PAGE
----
I have become very interested in reading Russian Literature lately and I decided that I have neglected this classic for too long.  The English translation I got was the one offered for free on Kindle and translated by Henry Spalding.

My Review:

OneginThis is a beautiful poem that contains so many layers of meaning and allusions that I am sure each time I read it I will discover something new.  This poem, more than anything else I have read, makes me want to learn Russian so I can experience the poem in its original language.  The entire poem is made up of 389 stanzas of iambic tetrameter.

At the heart of the story is the eponymous hero, Eugene Onegin, who is a spoiled, upper class, Russian youth who spends his time attending balls, drinking and flirting with pretty girls.  He has no ambitions in life except to satisfy his own pleasures.  When, one day, his uncle dies and leaves him an estate in the country, Eugene decides that he is tired of his vapid lifestyle and decides to retire to the country.  While in the county he becomes withdrawn and takes on a cynical view of society; his only close friend is an emotional, young poet named Vladimir Lensky.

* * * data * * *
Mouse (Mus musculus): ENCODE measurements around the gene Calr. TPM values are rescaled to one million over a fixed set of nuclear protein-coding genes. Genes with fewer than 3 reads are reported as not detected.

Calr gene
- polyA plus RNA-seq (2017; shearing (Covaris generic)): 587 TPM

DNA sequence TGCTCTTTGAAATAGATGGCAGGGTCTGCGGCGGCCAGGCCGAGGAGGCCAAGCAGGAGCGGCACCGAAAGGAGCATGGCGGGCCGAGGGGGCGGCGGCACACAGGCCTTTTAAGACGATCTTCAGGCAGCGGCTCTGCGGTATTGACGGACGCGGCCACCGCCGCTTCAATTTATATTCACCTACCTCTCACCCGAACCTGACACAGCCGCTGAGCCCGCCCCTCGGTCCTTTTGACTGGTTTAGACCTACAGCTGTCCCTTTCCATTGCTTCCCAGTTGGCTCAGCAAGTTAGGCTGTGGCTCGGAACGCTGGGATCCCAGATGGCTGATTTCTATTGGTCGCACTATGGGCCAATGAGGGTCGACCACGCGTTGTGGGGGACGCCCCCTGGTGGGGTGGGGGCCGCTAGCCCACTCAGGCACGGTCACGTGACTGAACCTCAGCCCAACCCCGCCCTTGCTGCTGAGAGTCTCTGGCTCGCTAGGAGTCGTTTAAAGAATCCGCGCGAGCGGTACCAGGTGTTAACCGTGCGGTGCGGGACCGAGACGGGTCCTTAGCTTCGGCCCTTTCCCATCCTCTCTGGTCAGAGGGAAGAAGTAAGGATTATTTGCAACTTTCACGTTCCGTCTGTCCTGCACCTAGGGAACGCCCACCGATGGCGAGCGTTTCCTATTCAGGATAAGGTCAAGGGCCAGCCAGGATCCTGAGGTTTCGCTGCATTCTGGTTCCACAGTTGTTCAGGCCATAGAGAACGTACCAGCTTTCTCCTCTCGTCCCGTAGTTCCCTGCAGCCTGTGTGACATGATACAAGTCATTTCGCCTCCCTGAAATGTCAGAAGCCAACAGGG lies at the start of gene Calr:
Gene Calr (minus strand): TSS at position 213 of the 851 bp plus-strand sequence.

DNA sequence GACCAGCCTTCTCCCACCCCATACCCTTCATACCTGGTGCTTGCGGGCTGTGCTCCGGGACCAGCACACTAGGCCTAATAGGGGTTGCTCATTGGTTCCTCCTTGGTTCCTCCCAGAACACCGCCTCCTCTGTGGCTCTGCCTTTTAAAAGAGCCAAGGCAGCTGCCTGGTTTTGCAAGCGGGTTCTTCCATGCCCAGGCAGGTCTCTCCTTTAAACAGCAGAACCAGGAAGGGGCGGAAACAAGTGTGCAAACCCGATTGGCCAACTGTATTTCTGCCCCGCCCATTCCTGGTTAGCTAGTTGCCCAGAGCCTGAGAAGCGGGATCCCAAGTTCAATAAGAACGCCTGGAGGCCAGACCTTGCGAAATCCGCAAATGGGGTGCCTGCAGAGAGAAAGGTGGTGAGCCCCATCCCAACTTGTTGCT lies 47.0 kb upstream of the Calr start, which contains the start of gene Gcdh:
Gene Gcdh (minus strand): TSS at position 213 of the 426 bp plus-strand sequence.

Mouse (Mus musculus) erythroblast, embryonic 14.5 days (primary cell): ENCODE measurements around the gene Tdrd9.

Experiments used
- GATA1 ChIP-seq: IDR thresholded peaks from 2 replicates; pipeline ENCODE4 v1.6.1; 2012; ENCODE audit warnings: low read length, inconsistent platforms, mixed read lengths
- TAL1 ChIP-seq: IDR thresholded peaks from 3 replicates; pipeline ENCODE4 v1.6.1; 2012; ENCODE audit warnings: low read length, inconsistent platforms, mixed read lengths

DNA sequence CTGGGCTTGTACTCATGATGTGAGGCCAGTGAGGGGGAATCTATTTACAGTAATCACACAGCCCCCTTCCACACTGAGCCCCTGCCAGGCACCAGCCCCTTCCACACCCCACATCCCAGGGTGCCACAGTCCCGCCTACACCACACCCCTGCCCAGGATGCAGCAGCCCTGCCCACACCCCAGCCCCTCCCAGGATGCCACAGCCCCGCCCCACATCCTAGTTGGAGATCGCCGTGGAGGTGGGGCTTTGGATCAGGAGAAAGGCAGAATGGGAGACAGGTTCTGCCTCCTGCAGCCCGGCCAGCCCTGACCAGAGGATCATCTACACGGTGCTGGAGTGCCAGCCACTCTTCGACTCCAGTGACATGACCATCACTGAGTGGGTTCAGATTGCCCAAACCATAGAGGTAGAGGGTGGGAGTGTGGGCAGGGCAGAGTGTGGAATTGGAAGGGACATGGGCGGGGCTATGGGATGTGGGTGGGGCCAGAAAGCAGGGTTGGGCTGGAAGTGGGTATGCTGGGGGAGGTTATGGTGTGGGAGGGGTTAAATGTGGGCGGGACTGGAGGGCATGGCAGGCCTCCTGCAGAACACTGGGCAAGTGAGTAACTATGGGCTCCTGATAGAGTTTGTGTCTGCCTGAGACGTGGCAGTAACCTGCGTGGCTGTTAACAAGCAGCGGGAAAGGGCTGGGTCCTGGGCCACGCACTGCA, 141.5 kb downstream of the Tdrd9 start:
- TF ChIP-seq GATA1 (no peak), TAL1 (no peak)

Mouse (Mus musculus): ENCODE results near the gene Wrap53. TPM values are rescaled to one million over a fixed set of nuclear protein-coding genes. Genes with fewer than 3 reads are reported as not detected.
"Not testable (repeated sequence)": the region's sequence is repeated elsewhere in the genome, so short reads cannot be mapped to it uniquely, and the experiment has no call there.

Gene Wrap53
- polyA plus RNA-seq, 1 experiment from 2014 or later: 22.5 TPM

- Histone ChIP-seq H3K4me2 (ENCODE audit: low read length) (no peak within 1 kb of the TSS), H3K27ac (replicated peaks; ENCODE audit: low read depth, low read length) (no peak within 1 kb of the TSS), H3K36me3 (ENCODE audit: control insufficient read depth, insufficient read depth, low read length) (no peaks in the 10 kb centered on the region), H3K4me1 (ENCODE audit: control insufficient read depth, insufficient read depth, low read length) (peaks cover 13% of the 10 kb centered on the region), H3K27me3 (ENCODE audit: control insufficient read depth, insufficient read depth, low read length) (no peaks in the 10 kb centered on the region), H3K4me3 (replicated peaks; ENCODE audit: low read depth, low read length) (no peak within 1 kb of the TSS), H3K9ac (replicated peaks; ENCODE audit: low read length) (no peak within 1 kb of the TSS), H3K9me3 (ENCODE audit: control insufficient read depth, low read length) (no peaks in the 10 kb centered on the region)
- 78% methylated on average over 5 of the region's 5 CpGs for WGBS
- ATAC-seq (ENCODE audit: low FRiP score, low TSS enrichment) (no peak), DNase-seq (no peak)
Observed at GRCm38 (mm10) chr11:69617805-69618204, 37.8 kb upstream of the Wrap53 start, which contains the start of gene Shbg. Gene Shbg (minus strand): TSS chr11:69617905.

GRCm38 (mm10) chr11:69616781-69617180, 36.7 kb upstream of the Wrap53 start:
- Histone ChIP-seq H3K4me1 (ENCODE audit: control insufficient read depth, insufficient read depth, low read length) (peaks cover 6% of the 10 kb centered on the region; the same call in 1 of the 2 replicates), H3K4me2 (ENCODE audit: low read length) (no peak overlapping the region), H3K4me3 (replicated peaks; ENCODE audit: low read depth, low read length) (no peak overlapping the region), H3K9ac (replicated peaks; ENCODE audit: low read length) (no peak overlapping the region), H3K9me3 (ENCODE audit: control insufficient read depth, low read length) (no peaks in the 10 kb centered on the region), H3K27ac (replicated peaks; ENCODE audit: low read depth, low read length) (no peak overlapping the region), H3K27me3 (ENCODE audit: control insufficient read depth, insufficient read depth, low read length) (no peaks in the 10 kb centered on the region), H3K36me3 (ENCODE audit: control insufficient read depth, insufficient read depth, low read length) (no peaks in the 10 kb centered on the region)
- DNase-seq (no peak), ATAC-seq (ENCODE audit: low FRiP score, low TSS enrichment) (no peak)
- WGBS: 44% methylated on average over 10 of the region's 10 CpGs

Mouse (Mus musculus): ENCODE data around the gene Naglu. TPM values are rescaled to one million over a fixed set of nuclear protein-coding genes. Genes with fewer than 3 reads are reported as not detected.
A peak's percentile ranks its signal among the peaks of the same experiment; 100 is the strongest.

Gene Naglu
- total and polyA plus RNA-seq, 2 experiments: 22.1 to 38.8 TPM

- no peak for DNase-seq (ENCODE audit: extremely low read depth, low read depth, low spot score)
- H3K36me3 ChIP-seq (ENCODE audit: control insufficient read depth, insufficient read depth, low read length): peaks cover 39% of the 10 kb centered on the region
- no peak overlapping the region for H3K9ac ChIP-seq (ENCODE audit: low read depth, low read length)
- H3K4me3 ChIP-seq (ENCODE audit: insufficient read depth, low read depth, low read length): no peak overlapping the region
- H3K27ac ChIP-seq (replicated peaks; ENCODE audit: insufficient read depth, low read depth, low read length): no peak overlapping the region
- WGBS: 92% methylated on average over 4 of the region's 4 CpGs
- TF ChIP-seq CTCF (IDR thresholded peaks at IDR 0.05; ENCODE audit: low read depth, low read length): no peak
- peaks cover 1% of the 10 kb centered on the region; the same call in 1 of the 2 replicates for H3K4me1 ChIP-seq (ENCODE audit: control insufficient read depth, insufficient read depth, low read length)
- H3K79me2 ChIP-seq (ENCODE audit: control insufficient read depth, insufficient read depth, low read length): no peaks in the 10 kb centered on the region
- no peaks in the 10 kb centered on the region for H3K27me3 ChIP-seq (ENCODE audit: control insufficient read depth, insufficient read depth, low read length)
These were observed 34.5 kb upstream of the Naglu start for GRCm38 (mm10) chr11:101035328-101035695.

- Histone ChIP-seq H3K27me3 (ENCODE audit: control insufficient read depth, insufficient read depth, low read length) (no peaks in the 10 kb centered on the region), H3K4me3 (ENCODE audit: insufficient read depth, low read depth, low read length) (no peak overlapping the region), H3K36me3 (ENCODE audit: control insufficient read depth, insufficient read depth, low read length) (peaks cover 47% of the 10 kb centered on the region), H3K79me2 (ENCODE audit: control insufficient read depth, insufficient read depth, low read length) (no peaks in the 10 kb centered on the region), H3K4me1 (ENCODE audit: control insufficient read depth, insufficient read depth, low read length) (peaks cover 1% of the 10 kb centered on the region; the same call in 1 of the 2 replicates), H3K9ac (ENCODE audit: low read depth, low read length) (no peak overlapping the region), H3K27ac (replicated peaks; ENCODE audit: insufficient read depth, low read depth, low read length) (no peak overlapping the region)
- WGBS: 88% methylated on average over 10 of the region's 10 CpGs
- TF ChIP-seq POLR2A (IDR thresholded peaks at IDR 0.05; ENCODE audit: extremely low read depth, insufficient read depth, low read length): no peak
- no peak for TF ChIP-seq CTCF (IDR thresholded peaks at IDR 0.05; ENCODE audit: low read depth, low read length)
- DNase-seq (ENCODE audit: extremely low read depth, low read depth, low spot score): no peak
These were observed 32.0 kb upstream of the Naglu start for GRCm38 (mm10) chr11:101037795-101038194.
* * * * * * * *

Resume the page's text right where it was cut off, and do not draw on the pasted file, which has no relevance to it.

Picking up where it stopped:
Lensky is engaged to a woman named Olga who is a vain and shameless flirt.  Her sister, Tatiana, who is sensitive, intelligent and kind, is a sharp contrast to Olga.  When Tatiana meets Eugene she falls hopelessly in love with him and cannot stop thinking about him.  She writes Eugene a beautiful love letter that declares her undying love.  When Eugene receives it he treats her with cold indifference and even mocks poor Tatiana for not being able to keep her emotions in check.